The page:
About 30 Texas Wesleyan students gathered Wednesday afternoon to silently protest the 16-hour block rate change.
The protest was held on the third floor of the Oneal-Sells Administration Building outside a student and academic affairs committee meeting and was organized by the Student Government Association.
The event was a response to changes made to the block tuition rate. Starting next fall, the rate is going from 18 hours to 16; students taking more than 16 hours per semester will pay more for each additional hour, according to an email sent out by university President Frederick Slabach on Sunday.
Video by Alpha Diallo
In the email, Slabach wrote that the change “allows us to continue as a top-tier university, dedicated to intentionally small class sizes with engaging educators who are committed to personal attention for the benefit of our students.”
SGA President Alyssa Hutchinson said the goal of the protest is to get the attention of Wesleyan’s administration. She said protesters dressed in red to show solidarity; they passed out red ribbons.
“I think (with) the administration in the past things have happened and students have not been very vocal, so I think it has always been the assumption that students don’t care. This changes things,” Hutchinson said.
Slabach briefly spoke to the students both before and after the meeting and praised their actions. He said he thought that students protesting was great, and he encouraged students to use the critical thinking skills they have developed and “question authority at all levels.”
“Everything that we do here is focused on students,” he said. “We want everyone to know that we take their issues into account, and we are delighted that our students care enough about issues like this to bring them to our attention. We want to help resolve them.”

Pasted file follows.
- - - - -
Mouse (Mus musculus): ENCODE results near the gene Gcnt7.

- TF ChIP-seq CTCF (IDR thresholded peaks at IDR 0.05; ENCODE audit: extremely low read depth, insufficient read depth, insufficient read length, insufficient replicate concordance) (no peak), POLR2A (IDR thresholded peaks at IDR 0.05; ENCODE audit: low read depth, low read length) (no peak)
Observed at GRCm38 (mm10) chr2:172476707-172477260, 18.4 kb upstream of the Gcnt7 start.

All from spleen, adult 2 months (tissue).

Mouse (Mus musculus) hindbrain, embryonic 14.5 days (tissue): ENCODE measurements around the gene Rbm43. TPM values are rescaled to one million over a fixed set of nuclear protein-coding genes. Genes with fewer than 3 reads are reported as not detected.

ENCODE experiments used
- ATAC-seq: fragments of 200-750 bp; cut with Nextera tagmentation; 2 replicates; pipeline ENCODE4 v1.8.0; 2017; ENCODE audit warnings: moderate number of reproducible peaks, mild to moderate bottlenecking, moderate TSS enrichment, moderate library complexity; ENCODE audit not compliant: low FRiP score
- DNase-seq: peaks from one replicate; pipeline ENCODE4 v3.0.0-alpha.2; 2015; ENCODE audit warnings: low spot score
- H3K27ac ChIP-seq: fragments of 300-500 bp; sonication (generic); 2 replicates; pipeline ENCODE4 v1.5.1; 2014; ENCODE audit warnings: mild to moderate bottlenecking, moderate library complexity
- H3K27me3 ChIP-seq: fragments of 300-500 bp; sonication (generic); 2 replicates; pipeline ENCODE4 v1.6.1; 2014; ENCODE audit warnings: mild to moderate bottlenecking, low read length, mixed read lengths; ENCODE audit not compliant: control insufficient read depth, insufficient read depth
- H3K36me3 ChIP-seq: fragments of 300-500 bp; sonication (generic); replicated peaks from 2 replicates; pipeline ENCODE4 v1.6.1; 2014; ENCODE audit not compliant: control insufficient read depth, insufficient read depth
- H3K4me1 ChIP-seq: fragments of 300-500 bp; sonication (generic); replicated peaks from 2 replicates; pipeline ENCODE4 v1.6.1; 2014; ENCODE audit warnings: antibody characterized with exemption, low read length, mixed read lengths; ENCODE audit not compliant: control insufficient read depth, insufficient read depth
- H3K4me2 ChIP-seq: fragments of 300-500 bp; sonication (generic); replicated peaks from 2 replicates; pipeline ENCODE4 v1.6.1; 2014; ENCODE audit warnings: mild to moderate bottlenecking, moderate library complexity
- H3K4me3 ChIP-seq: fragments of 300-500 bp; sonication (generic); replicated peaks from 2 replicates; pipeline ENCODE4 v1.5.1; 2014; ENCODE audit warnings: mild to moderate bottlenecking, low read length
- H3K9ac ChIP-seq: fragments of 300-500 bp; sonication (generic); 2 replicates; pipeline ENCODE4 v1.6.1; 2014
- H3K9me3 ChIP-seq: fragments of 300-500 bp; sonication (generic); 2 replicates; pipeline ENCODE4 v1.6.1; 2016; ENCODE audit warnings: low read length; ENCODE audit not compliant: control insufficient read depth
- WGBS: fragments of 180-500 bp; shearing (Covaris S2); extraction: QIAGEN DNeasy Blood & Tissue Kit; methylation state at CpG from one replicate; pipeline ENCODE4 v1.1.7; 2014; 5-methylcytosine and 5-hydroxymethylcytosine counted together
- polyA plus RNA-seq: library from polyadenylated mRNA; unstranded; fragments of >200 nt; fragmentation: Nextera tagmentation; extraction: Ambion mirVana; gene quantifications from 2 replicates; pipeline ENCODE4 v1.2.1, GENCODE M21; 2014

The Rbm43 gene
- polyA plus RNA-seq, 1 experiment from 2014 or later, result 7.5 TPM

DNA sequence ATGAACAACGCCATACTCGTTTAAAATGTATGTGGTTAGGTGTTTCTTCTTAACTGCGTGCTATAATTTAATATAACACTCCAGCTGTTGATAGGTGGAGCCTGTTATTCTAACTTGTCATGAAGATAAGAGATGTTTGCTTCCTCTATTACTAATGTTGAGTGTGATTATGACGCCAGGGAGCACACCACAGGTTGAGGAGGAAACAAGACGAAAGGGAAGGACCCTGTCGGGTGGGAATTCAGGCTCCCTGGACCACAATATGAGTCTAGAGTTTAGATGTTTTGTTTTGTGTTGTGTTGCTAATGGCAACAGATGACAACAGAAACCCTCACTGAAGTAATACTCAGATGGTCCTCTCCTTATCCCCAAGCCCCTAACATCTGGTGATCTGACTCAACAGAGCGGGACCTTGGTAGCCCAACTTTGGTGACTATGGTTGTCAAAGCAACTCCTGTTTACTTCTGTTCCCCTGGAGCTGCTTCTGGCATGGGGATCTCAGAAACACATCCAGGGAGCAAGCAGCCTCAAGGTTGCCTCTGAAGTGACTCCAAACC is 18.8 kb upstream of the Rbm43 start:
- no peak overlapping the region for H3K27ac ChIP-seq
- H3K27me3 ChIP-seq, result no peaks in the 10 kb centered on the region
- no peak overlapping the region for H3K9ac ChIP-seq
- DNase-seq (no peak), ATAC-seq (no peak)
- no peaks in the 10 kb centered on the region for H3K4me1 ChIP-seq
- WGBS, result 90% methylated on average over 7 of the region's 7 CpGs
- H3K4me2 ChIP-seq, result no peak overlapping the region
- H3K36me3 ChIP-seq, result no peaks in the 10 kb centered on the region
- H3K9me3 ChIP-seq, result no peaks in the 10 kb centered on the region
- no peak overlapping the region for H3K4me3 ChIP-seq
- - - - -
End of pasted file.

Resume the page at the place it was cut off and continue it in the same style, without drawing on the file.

Hutchinson spoke at the meeting to give the board updates and discuss the issues students have. She was the only protester to attend the meeting.
“This is the only way they know that it matters to them,” she said. “Otherwise, they just make these decisions, and we just take them.”
SGA Treasurer Nicholas Davis said the point of the protest is for the administration to see that the students are upset with the block rate change.
“They need to have more transparency with their decisions, not just student, but also for faculty and staff because they were not aware of the change either. The timing is something that is really problematic because of registration and everything,” Davis said.
Callie Jones, a freshman criminal justice major, said the administration’s actions are not justified.
“I think they thought of their outcomes but not our outcomes,” Jones said.
Sophomore criminal justice major Marissa Quintanilla said she is participating in the protest because she feels Wesleyan is being unfair.
“It does not really have an impact on me but (it does on) my friends and that is mostly why I am here,” Quintanilla said.
Slabach said a solution to the students’ concerns has already been made.
“We have already been able to implement a waiver for the block rate credit cap, so that students who are required to earn more than 128 credit hours in eight semesters will be able to get a waiver from that cap. That waiver has already been posted online and in the cashier’s office,” Slabach said.
After Hutchinson spoke in the meeting, she walked out with Slabach and he told the protestors that Hutchinson did a good job communicating their concerns.
“This committee does not have actual jurisdiction over the particular issues, but the chairman of the committee said that he would definitely take it to heart and in terms conversations with other board members. He would make sure they understand what positon you guys have in all of this,” he said. “It is very important for us and for the board to hear your concerns.”
Criminal justice junior Cameron Bennett said if students want things to change, they have to continue to stick together.
“One way or another this is the way it has to go,” Bennett said.
Bennett said he wants people to know that just because students are protesting, it does not mean they don’t love the school.
“In the end, I feel like our experience here is going to be the biggest influence in the reasons we change these decisions,” he said. “I love my school. I am never going to stop loving my school but that doesn’t mean I am not going to fight for changes that need to be made.”